All annotated genes differentially expressed with a change greater than threefold in the pristane-treated rats and approximately half of the genes differentially expressed in the naïve rats were represented on the chips. The chips were used to analyze individual DA rats and compare them with a pool of E3 rats. For the pristane-treated rats a selection of five genes was also analyzed by real-time PCR. The differential mRNA expression of some genes of interest was compared with the expression of the encoded protein using either FACS or ELISA. The statistic significance threshold values for differential expression with the individual methods were set as follows: Affymetrix pooled samples, fold change > 3.0; Affymetrix individual samples (among the 30 most probably differentially expressed genes), t-test P < 0.002; and custom-made chips, real time PCR, FACS and ELISA, P < 0.05. To be regarded as differentially expressed between the DA and E3 rat, a gene should differ in the same direction between two different biological samples (taken at two time points) when analyzed by at least two different methods. These genes are denoted 'S' in the Tables 3 and 4. An additional set of genes showed a strong tendency toward differential expression. These genes were differentially expressed in two biological samples and fulfilled the threshold values for significance for one method and fulfilled the following threshold value for at least one additional method: pooled sample Affymetrix fold change values, >1.9; Affymetrix individual samples (among the 30 most probably differentially expressed genes), t-test P < 0.002; and custom-made chip, real-time PCR, FACS and ELISA, P < 0.1. These genes are denoted 'T' in Tables 3 and 4.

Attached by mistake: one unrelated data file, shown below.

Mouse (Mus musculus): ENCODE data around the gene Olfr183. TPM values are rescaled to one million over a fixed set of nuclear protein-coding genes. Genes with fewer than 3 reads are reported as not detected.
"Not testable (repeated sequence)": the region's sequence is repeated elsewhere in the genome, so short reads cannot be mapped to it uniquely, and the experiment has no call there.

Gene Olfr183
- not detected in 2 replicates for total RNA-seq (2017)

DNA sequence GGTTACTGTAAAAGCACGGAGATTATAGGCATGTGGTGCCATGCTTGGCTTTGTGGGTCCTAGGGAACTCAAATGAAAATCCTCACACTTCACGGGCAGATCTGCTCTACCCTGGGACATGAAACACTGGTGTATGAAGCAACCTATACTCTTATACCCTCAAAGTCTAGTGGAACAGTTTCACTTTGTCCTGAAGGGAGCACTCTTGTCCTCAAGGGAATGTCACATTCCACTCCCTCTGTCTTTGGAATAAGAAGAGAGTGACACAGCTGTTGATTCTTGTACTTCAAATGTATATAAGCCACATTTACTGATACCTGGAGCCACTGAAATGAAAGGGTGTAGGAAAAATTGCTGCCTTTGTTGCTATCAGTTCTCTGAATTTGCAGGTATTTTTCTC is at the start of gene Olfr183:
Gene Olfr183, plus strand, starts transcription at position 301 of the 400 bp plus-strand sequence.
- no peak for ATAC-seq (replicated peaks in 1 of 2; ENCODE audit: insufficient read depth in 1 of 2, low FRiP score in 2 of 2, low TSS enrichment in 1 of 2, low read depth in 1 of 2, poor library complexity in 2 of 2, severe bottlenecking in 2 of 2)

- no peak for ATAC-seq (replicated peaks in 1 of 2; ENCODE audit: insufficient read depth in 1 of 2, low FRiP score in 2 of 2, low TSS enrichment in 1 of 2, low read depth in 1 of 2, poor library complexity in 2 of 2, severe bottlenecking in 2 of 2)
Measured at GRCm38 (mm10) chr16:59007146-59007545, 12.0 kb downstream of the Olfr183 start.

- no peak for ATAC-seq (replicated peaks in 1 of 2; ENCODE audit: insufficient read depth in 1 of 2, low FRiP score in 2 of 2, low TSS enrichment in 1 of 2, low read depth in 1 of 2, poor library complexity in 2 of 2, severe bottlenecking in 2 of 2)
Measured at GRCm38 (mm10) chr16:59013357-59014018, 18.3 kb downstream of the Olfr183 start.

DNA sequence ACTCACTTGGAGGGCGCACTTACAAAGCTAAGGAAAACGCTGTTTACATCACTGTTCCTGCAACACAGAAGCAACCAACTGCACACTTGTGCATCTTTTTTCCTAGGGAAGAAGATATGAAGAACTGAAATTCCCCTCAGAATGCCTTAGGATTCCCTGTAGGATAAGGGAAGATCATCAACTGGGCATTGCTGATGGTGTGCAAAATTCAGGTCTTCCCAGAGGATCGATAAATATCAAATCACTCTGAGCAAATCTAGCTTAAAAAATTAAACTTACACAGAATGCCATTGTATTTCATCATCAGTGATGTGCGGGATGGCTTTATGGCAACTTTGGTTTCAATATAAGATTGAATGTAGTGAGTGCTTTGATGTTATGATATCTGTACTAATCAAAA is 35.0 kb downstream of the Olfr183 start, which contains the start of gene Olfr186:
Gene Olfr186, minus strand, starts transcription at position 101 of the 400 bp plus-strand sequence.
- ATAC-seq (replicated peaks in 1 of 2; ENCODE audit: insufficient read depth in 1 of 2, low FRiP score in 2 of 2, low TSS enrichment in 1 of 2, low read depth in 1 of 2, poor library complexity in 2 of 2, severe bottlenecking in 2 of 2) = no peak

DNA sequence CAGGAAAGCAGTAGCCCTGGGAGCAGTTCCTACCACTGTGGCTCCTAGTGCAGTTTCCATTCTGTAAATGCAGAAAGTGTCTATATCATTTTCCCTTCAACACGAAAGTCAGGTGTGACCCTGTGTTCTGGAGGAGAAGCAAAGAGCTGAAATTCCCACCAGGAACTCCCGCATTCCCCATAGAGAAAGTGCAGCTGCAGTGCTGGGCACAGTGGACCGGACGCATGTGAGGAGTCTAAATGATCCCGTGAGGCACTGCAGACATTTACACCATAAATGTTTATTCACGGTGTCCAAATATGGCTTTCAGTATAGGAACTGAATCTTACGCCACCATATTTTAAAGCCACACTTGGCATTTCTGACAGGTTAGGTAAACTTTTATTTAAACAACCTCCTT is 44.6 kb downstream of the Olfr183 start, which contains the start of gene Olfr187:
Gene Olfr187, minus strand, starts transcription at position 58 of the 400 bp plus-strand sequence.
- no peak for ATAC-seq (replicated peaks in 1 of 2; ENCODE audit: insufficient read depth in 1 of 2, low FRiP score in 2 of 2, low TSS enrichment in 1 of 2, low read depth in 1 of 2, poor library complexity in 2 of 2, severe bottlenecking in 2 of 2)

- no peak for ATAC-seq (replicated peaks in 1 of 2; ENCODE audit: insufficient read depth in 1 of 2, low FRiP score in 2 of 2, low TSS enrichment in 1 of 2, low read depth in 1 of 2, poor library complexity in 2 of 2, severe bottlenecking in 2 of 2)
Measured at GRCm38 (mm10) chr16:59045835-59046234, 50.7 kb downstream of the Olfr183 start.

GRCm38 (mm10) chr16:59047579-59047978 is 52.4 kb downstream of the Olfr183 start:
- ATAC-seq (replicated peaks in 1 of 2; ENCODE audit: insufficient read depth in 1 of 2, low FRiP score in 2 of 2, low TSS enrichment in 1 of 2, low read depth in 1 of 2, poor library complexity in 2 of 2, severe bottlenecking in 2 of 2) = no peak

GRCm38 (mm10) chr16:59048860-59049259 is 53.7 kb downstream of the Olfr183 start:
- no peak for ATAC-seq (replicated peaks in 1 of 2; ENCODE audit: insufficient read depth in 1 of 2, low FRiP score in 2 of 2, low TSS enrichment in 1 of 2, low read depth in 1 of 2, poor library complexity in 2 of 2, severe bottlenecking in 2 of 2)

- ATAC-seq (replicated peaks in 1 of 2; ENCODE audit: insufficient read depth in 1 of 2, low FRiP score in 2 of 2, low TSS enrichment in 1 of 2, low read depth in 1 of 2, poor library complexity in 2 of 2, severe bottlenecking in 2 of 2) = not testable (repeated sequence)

Differential gene expression between naïve DA and E3 rats
The differential mRNA expressions between naïve DA and E3 rats were analyzed and compared with protein cell surface expression or plasma protein levels. The numbers of statistically significant differentially expressed genes for the individual methods are indicated in Table 2. (The complete lists of genes are provided in Additional files 1, 6, 8 and 9.) Genes that were differentially expressed in two different biological samples of naïve rats, as observed using at least two independent methods, and fulfilling the threshold values for the 'S' group and 'T' group', as defined above, are shown in Table 3.
Only one gene, namely the IgM κ-chain variable region, exhibited significantly lower expression in DA rats. In addition, one gene – the IgE heavy chain – was significantly highly expressed in the DA rat, and the MHC class II antigen RT1.B β-chain and Bst1 showed a strong tendency toward higher expression. FACS analyses confirmed the higher expression of MHC class II antigen RT1.B β-chain in the DA rat, but failed to confirm the differential expression of the κ-chain (Table 3, Fig. 1). Furthermore, it was interesting to note that, although lymph nodes are not the main source for immunoglobulin secretion into plasma, the differential expression of IgE was reflected in the secretion of IgE into plasma (Table 3, Fig. 1).
Differential gene expression between DA and E3 rats 8 days after pristane injection
The differential mRNA expressions between DA and E3 rats 8 days after pristane injection were analyzed and compared with cell surface expression of some proteins and secretion of immunoglobulins into plasma. mRNA expression was analyzed by Affymetrix, custom-made chips and real-time PCR for a selection of genes. The protein expressions of cell surface molecules and the plasma concentrations of immunoglobulins were analyzed using FACS and ELISA. The numbers of significantly differentially expressed genes for the individual methods are indicated in Table 2. (The complete lists of genes are provided in Additional files 2, 3, 4, 7, 8 and 9.) Genes that were differentially expressed in two different biological samples of pristane-treated rats, as observed using at least two independent methods, and fulfilling the threshold values for the 'S' group and 'T' group, as defined above, are shown in Table 4.